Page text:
It's nice that Apple has conceded the need to allow other developers to build apps for iPhone.
It's also nice that they have conceded that they have delivered a platform full of security holes -- and that they plan on fixing this.
The most obvious security hole is a gaping opening: everything runs as root (system administrator). That had to he a quick and dirty fix -- exactly the sort of thing that leads to long-term trouble. You would have thought that Apple would have learnt the hard lesson of the past: make a system as secure as it's ever likely to need to be from the start, not as secure as you think you can get away with now.
The really huge thing though that this development opens up not only for the iPhone but the iPod Touch (and one presumes future iPods which should be build on the same platform) is turning it into an alternative computing platform. This opens up really interesting possibilities, like a decent voice over IP implementation. Aside from what this may do to whatever deal Apple made with Cisco to avoid confusion over the Linksys iPhone, this would be a very attractive addition for iPhone users roaming in parts of the world where cell phone service is very expensive. The option to control whether you connect through WiFi or the cell network for data traffic would be useful here as well.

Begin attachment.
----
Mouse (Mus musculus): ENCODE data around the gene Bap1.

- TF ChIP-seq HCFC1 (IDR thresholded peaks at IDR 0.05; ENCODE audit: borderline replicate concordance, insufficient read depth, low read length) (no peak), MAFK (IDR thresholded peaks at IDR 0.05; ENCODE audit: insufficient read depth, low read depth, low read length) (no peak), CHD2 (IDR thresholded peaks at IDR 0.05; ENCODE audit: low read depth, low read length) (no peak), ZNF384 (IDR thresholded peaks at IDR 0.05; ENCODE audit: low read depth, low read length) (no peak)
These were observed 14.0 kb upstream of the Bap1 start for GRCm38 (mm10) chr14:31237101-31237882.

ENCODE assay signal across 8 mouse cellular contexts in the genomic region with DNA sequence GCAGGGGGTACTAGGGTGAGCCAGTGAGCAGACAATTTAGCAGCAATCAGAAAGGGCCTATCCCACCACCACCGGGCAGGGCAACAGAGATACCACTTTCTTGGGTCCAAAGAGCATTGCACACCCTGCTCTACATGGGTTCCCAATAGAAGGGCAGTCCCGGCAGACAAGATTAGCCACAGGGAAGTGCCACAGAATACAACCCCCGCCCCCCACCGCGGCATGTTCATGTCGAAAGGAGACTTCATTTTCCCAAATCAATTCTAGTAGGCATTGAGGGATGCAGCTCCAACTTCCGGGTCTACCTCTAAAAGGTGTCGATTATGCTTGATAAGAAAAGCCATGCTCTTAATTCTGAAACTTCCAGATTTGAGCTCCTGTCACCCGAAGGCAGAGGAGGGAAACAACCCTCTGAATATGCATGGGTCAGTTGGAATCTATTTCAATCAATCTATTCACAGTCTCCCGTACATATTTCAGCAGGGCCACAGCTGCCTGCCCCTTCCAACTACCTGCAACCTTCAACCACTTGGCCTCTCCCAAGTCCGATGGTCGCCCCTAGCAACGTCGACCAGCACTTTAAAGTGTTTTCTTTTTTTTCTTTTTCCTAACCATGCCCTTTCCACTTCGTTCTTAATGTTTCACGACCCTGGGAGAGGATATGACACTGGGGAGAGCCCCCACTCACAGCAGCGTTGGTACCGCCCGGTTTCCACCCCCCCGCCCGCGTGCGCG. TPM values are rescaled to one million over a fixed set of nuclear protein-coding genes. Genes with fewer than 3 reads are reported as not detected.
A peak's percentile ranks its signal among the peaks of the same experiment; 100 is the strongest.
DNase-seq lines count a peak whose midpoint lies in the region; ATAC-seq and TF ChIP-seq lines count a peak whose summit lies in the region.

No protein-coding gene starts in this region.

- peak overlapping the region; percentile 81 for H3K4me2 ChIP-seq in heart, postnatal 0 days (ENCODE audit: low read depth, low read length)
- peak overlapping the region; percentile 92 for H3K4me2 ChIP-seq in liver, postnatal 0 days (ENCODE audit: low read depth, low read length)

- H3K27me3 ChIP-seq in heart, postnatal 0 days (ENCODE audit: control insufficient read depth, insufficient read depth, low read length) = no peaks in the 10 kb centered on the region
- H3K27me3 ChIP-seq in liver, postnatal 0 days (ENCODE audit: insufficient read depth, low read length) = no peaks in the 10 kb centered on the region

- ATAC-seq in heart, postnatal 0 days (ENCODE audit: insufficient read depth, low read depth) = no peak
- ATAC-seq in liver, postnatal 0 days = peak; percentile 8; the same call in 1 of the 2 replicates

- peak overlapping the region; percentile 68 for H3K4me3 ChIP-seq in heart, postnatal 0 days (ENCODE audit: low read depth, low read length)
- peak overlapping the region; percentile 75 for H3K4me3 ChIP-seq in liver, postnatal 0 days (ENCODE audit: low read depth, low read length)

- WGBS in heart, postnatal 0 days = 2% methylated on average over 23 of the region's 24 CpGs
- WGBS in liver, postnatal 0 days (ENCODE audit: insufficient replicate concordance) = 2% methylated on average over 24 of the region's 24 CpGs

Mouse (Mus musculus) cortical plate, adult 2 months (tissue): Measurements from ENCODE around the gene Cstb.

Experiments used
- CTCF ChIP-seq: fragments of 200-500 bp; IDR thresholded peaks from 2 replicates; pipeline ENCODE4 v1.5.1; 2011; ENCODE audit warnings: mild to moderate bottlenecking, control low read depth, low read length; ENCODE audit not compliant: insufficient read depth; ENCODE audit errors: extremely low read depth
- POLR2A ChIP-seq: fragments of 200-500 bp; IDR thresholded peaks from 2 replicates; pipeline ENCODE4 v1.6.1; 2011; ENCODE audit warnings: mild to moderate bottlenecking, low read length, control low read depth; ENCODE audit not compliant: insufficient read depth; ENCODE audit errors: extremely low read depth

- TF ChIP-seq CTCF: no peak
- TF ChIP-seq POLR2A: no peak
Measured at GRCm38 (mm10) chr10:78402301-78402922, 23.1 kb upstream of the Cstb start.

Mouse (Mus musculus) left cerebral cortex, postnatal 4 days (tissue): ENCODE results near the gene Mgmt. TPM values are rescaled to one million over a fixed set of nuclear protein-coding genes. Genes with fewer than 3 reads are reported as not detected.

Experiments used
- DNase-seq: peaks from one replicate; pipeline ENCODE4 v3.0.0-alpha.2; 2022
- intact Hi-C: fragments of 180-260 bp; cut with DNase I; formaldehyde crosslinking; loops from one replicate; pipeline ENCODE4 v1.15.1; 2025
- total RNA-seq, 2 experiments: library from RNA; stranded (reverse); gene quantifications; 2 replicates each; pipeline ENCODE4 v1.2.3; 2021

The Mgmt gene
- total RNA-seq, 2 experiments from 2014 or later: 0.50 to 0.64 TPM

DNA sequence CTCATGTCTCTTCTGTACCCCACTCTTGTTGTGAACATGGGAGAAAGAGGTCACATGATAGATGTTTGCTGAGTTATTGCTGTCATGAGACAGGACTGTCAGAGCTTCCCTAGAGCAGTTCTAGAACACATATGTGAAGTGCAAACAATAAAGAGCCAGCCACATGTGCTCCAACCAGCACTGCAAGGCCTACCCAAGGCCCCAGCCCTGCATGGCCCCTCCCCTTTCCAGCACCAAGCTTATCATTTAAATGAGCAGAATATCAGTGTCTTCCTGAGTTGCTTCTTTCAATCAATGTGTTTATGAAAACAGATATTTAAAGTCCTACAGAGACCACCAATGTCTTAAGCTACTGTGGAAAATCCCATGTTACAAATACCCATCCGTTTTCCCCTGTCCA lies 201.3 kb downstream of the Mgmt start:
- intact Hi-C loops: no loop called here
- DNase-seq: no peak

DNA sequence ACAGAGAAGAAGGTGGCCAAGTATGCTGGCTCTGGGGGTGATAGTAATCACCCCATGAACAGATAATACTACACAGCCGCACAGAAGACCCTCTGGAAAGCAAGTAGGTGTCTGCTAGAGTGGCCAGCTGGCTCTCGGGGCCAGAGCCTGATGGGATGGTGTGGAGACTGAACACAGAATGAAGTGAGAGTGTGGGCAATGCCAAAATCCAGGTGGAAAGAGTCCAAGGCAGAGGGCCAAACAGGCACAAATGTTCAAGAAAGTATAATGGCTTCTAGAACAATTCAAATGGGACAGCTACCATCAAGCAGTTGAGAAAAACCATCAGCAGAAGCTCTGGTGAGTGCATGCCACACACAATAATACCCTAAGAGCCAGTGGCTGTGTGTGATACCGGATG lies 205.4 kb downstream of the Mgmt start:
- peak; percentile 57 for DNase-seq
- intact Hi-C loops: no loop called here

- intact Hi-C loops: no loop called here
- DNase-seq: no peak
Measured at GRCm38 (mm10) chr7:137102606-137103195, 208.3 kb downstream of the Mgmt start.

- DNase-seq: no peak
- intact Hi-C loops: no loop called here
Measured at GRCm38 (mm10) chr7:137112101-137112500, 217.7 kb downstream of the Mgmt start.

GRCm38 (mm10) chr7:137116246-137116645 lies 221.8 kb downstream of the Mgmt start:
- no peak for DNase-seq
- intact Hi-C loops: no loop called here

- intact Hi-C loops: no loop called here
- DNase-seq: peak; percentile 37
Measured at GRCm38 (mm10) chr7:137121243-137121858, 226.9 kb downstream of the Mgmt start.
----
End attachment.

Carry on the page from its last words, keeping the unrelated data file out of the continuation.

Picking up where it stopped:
If Apple fixes the security problems (which I hope is not too hard an ask, given that the list of existing applications is small, and most are based on apps that run in a more protected environment on other platforms), this is a really big development. Many, many more people should be interested in an iPhone if it can run apps of interest. This puts it much more into the camp of smart phones running a real operating system, like a variant of Linux or Windows.